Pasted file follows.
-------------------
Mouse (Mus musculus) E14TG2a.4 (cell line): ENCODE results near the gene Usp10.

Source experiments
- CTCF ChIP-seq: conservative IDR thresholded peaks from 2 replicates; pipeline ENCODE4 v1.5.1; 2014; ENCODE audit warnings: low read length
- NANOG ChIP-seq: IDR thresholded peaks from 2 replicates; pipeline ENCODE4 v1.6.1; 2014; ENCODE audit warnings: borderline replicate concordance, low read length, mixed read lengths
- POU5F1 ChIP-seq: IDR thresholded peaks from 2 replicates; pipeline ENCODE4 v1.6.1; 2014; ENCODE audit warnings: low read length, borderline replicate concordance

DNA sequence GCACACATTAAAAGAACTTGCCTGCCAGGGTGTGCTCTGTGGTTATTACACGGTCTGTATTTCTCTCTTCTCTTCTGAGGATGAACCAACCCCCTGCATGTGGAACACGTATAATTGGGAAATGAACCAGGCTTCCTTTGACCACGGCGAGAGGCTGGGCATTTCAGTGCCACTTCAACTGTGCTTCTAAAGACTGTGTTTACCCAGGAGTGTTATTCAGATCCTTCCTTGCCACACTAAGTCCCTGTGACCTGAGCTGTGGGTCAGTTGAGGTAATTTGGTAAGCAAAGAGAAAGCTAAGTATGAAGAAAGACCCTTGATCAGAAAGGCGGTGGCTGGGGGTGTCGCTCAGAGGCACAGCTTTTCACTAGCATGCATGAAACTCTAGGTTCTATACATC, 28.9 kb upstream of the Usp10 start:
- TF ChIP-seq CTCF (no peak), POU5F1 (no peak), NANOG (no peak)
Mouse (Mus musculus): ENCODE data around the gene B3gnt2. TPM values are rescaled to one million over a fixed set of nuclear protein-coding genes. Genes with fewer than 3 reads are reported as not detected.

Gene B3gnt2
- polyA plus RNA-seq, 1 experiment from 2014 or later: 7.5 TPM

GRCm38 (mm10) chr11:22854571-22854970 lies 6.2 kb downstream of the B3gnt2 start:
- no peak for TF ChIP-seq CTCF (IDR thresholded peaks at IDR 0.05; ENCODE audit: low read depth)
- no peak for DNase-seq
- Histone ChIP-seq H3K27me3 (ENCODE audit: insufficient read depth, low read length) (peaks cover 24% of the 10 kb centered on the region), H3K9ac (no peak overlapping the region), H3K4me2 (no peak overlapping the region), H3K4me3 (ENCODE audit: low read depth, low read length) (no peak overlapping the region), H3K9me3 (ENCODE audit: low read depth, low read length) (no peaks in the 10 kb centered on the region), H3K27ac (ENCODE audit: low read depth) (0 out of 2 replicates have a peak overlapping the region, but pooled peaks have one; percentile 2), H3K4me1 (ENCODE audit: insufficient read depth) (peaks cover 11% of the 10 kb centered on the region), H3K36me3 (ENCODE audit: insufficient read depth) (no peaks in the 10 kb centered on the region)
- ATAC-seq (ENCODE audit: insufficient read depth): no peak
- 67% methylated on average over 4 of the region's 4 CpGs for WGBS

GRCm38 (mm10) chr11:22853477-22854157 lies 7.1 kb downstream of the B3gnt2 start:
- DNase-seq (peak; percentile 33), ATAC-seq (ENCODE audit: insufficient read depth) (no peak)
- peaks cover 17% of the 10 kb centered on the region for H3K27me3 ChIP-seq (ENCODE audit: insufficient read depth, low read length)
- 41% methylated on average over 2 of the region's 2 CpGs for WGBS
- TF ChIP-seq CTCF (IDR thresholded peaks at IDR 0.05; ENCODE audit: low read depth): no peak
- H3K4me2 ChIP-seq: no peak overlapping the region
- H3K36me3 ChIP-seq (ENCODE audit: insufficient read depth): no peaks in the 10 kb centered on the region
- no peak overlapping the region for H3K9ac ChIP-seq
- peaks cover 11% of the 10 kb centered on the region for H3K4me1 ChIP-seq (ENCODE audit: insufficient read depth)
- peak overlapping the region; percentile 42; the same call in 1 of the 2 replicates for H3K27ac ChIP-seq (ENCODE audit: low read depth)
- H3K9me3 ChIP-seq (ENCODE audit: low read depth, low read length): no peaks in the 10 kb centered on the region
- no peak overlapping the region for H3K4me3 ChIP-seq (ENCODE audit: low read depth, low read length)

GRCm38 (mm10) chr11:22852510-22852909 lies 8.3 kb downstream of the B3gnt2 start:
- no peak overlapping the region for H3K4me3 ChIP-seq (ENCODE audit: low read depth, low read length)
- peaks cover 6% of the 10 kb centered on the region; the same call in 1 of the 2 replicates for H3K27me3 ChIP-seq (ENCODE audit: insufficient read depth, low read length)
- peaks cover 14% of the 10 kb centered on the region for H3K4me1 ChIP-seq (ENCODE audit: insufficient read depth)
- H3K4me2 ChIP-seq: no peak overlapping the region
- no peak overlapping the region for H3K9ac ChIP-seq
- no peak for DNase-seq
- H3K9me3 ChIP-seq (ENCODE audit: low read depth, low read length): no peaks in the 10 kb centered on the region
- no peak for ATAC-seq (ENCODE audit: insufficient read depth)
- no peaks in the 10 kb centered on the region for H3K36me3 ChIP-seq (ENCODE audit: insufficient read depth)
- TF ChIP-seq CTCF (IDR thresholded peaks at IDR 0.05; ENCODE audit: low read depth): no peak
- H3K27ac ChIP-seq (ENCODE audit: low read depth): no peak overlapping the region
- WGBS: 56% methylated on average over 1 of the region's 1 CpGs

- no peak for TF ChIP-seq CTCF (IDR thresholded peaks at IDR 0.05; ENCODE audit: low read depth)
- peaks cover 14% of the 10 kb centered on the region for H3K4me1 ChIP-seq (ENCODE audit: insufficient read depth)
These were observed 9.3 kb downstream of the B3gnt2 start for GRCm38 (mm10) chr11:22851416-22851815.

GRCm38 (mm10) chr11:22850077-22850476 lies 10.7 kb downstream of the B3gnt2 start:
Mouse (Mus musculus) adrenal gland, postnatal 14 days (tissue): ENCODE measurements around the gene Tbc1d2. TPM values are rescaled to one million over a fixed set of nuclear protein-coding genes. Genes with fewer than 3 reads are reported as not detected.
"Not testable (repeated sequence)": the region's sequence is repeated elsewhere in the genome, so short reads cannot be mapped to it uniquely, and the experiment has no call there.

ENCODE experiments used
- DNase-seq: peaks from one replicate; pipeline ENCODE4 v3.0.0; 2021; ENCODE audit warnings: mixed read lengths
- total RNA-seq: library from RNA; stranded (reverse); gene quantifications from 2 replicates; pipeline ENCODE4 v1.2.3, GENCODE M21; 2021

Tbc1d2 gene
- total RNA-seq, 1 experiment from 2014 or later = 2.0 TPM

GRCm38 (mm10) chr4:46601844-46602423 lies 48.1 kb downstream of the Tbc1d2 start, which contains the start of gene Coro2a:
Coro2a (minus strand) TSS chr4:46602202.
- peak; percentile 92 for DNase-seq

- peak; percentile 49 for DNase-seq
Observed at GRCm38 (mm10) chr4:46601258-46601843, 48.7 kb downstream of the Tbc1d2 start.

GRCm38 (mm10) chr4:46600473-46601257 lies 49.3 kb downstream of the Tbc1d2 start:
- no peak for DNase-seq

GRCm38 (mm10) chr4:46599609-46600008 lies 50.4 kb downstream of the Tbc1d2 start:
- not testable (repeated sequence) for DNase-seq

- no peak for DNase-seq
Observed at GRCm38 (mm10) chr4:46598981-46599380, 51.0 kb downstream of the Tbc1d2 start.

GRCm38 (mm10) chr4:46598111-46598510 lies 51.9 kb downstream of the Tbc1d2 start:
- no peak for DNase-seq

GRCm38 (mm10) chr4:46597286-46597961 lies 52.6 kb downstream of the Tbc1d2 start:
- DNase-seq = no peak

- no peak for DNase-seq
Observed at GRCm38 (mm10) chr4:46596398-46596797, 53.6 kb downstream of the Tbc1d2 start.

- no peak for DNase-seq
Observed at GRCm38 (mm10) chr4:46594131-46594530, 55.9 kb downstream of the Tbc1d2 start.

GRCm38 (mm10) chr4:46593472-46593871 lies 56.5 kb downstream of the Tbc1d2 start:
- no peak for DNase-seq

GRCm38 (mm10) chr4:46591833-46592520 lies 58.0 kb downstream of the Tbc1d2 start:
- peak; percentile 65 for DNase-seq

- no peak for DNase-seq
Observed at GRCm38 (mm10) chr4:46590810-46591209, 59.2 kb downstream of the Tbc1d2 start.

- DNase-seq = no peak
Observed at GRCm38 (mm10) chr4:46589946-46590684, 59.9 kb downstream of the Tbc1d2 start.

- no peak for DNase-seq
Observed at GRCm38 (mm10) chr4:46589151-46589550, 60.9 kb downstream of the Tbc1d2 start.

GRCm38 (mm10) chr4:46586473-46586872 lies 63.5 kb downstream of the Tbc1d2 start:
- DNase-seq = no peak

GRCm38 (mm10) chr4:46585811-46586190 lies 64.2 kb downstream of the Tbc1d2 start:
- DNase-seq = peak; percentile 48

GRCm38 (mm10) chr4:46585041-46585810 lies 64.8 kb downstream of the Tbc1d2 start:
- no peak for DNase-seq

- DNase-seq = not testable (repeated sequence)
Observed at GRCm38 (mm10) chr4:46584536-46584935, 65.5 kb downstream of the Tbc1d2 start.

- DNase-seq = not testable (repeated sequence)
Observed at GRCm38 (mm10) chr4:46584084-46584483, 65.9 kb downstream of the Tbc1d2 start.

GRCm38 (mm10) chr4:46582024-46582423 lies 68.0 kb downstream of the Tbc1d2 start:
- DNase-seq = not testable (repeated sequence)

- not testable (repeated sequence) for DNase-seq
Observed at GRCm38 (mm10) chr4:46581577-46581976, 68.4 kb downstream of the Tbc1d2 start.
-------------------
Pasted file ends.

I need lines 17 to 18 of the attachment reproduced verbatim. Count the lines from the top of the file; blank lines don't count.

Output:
GRCm38 (mm10) chr11:22853477-22854157 lies 7.1 kb downstream of the B3gnt2 start:
- DNase-seq (peak; percentile 33), ATAC-seq (ENCODE audit: insufficient read depth) (no peak)